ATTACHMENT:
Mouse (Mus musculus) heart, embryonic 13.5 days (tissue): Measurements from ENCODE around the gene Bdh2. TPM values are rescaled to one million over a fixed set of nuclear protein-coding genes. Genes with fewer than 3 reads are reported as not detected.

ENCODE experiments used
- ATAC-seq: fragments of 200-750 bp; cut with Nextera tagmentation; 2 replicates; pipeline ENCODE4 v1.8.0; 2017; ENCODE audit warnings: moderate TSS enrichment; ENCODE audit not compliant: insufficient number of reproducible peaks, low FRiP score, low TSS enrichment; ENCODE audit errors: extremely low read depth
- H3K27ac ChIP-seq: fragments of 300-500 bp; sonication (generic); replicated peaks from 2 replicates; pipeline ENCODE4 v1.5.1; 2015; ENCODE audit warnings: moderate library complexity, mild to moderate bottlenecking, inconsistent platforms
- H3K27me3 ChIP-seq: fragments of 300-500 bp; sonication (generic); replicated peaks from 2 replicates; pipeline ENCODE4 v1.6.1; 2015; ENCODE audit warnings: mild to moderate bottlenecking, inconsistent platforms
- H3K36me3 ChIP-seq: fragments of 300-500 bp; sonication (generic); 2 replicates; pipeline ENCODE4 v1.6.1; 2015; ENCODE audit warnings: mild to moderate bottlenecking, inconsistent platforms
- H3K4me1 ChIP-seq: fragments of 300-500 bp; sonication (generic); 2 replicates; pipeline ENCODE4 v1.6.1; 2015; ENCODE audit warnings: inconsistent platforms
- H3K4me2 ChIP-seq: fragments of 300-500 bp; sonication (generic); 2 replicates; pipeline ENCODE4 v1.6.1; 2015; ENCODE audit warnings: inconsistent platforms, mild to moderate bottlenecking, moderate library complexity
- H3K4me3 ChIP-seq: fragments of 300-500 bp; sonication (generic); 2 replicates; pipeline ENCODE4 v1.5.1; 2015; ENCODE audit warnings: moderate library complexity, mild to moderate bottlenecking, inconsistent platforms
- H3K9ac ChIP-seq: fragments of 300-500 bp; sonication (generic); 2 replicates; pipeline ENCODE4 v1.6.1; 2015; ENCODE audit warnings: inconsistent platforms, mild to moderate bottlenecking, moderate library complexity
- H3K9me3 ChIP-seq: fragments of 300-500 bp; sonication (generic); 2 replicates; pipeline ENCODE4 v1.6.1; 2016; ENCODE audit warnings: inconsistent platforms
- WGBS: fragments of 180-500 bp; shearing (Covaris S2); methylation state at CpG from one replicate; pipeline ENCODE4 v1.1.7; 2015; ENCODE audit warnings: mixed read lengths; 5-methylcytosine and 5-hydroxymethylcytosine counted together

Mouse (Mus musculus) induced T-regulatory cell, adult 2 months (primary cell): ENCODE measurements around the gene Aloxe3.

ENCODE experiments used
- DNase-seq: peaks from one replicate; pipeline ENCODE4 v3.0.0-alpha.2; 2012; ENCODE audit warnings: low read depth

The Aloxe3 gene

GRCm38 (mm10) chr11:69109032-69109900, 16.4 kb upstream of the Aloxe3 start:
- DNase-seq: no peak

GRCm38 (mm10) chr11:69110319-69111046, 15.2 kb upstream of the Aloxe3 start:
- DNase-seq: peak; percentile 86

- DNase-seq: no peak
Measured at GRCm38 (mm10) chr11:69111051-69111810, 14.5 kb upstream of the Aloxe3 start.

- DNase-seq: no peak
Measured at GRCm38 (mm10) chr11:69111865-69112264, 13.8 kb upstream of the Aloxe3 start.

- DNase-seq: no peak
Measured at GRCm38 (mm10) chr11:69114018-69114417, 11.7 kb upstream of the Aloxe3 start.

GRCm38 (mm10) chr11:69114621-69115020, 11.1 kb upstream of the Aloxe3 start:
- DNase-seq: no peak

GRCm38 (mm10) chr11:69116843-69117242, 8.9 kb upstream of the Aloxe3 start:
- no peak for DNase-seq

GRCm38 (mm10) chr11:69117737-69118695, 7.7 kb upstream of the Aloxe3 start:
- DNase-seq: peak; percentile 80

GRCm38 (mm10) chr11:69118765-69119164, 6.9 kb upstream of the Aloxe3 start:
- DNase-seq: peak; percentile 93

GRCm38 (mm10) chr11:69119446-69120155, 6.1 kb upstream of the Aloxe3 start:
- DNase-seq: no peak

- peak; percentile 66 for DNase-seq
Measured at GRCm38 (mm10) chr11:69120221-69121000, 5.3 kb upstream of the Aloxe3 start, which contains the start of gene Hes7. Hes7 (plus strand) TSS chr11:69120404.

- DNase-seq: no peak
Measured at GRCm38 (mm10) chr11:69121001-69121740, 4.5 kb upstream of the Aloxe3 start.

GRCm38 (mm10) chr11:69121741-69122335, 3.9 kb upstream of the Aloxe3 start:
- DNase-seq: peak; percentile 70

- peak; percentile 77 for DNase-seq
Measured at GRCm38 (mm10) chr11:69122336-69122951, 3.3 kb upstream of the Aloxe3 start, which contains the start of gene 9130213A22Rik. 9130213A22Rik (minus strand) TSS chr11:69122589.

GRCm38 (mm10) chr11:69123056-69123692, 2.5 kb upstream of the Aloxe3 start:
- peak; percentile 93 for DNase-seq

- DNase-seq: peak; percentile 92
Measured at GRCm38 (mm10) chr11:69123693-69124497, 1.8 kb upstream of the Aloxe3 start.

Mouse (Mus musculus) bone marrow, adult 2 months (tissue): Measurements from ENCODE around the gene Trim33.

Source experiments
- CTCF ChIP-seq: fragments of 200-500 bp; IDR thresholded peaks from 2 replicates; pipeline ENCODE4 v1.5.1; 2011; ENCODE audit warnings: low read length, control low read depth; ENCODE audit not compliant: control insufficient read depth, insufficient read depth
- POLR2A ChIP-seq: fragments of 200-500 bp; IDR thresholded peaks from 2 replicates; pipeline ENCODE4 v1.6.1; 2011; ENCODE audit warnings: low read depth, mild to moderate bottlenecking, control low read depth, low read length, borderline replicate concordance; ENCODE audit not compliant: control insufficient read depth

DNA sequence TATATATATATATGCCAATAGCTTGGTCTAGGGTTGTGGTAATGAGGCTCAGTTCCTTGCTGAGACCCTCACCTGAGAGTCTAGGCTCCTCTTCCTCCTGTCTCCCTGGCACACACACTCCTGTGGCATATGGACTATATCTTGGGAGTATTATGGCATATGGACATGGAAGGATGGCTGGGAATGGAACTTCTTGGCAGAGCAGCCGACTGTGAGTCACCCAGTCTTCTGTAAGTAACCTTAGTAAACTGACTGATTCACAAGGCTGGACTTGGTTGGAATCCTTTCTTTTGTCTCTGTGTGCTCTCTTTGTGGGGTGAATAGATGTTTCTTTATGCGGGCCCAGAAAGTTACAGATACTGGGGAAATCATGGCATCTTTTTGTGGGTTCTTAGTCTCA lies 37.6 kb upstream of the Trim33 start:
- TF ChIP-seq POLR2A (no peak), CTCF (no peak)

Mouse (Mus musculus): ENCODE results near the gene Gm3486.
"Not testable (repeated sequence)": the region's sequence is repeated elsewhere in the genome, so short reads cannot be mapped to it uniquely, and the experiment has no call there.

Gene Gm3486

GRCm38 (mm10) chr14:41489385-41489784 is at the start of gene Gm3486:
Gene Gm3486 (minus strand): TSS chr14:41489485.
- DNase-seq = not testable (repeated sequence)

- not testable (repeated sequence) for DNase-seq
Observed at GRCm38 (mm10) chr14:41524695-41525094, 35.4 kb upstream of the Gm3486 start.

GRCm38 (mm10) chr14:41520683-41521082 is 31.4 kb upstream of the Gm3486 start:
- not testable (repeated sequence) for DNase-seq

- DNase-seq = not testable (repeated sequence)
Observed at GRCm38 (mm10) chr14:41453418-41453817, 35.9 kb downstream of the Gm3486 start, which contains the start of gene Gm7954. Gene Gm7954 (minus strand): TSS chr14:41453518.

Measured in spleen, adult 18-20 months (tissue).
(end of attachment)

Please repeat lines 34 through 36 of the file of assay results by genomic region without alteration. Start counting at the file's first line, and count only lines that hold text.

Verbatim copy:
- DNase-seq: peak; percentile 93

GRCm38 (mm10) chr11:69119446-69120155, 6.1 kb upstream of the Aloxe3 start:
- DNase-seq: no peak